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Monday, December 09, 2019 {{ new Date().getDay() }}

In a press conference on Monday, New Jersey governor Chris Christie blasted Washington — both Congress and the president — for its inability to resolve the sequester.

“I don’t have the first damn idea of what they’re doing. If the federal government cannot cut one cent out of a dollar and not bring the economy and the country to its knees, then the government is in awful shape to begin with,” he said, displaying his trademark Jersey charm.

“We’ve done much harder things in New Jersey in much shorter periods of time,” Christie said.

The governor’s staff then posted the video above on his YouTube channel, where he shares all his favorite battles with union members and the media.

But Christie’s big claims don’t hold up in two ways.

First, the sequester won’t cut “one cent out of a dollar.” The cuts are meant to be painful. Discretionary spending — all of the government’s spending on education, research and programs for the poor like Meals on Wheels, aid for Women, Infants, and Children (WIC) and the Low Income Home Energy Assistance Program (LIHEAP) — will be cut by 5.3 percent. This pushes discretionary spending to a record low.

Secondly, Christie may have made big cuts in New Jersey, but those cuts have had a negative effect.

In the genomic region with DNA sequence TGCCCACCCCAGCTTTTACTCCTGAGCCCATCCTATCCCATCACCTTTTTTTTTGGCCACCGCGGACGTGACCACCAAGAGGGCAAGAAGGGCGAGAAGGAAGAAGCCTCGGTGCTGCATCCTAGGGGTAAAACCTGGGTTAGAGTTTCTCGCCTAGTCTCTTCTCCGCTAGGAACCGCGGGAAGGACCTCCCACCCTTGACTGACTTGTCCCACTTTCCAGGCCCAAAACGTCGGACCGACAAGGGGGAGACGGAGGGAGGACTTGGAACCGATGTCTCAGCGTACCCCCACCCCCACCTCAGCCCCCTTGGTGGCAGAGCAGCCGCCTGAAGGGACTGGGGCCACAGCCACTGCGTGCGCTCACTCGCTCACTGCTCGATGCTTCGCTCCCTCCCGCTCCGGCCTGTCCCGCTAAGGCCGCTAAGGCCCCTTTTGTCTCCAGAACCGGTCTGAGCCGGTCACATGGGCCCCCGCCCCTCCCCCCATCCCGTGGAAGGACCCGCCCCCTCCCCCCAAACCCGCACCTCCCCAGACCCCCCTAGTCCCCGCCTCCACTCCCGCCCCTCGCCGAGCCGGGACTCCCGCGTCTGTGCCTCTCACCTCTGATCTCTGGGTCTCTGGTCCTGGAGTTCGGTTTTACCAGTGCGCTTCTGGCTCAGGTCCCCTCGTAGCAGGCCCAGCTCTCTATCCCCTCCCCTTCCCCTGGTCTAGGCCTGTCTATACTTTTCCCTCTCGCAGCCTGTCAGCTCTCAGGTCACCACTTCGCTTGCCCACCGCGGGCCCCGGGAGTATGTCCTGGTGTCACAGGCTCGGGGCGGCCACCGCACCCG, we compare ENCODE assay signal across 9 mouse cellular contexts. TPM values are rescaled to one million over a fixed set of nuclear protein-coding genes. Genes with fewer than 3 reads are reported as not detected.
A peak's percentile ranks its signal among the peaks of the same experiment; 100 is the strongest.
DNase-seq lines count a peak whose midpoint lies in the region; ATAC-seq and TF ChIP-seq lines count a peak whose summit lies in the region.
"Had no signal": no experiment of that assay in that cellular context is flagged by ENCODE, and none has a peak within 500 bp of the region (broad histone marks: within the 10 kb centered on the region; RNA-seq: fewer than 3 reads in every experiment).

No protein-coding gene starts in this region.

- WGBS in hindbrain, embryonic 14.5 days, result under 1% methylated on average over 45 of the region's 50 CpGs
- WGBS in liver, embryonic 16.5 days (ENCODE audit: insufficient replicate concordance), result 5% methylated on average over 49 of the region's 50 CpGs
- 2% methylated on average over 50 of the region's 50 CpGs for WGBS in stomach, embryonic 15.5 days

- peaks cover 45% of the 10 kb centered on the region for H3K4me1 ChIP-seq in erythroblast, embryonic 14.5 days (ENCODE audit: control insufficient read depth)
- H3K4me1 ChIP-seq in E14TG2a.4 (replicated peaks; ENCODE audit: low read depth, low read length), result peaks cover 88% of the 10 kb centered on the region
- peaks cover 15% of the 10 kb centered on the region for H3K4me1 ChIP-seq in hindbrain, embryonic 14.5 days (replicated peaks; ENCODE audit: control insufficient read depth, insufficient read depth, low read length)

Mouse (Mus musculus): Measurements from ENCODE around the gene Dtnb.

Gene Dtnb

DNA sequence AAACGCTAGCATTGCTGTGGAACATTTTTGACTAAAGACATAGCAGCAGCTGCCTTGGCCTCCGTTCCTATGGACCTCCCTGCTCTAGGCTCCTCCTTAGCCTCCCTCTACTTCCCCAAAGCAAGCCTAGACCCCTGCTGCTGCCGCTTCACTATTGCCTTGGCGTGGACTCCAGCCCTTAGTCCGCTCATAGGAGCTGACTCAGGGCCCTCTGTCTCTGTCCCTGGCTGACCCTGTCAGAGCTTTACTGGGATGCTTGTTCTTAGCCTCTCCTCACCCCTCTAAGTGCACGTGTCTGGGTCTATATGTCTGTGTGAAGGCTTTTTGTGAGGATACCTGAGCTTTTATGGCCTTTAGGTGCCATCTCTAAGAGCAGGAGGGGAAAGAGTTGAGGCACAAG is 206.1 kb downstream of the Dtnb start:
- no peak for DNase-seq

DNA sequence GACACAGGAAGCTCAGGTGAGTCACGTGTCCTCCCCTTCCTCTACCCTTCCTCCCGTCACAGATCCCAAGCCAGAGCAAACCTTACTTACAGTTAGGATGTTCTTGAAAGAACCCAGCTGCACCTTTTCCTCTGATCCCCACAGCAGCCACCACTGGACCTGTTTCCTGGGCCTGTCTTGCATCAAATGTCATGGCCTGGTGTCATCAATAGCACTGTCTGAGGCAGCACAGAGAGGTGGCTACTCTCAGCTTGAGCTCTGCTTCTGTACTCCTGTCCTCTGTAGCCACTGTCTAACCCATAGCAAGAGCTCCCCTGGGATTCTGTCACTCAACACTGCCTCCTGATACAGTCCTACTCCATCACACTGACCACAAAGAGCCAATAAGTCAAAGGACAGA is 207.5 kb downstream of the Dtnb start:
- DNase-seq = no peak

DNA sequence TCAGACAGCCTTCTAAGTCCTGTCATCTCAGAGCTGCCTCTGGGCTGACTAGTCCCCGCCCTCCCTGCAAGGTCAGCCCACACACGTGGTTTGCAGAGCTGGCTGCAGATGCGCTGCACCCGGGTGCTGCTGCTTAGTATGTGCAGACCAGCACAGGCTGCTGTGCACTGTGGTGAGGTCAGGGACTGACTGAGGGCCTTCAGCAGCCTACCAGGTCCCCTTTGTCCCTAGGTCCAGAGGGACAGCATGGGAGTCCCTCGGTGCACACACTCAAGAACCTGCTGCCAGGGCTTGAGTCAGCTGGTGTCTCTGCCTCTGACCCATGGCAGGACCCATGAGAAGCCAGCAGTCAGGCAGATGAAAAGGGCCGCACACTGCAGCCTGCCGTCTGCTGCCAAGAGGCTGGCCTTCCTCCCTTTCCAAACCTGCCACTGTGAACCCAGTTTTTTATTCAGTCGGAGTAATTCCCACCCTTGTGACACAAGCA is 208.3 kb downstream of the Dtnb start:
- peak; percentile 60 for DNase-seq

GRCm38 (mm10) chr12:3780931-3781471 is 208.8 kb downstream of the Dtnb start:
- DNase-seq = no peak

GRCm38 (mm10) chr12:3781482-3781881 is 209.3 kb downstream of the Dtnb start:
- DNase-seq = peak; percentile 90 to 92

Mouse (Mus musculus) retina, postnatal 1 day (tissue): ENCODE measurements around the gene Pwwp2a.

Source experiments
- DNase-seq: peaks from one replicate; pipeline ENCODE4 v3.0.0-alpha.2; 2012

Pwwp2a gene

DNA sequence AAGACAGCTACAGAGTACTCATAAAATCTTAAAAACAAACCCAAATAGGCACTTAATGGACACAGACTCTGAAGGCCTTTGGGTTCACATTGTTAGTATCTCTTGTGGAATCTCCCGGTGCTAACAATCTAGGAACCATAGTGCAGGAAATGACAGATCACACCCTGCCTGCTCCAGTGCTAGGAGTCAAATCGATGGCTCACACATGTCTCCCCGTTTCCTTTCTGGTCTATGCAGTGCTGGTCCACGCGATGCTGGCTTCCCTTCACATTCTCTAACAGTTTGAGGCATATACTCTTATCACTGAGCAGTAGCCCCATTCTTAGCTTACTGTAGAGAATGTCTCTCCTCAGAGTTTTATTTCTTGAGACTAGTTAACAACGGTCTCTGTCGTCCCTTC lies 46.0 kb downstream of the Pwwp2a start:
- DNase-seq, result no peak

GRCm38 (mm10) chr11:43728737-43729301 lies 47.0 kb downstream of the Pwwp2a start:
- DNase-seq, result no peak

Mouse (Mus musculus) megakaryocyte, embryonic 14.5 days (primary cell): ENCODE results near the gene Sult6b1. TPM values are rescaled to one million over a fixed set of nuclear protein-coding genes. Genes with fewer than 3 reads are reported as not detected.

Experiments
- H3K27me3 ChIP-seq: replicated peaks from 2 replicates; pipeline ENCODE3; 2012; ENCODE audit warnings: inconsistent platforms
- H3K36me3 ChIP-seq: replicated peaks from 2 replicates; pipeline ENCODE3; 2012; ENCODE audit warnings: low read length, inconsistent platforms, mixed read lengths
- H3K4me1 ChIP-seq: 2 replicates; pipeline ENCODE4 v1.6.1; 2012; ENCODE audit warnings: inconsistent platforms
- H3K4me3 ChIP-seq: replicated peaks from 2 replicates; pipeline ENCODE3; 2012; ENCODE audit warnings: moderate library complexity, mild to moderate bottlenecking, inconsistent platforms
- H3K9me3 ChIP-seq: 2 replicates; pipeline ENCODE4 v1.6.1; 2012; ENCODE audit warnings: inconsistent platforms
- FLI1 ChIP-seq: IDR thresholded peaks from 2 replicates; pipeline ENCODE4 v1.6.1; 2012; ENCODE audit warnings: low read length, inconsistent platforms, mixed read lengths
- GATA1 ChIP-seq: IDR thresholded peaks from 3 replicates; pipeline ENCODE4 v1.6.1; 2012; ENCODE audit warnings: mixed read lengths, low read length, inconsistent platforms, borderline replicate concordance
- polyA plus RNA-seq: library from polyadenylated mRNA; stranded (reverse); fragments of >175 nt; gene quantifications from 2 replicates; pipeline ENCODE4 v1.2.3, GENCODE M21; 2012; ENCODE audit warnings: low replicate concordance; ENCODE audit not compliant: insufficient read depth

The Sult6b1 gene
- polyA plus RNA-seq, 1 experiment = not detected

Last year, as Christie announced the “New Jersey Comeback,” he predicted greater economic growth than any state in the union. He’s since had to revise that prediction downward.

Hurricane Sandy didn’t exactly help New Jersey’s economy, but even before the storm, the state had one of the highest unemployment rates in the nation.

In Christie’s first year in office, he cut education by more than a billion dollars and let a tax on the state’s richest taxpayers expire. He also signed a budget that cut funding to family planning and canceled a train tunnel project to New York City that would have created jobs and alleviated traffic.

Though he wasn’t invited to CPAC, his record is certainly “severely conservative.”

Christie says that “real leadership” would get the sequester fixed. But the question is, does America really want to go where he’s leading?

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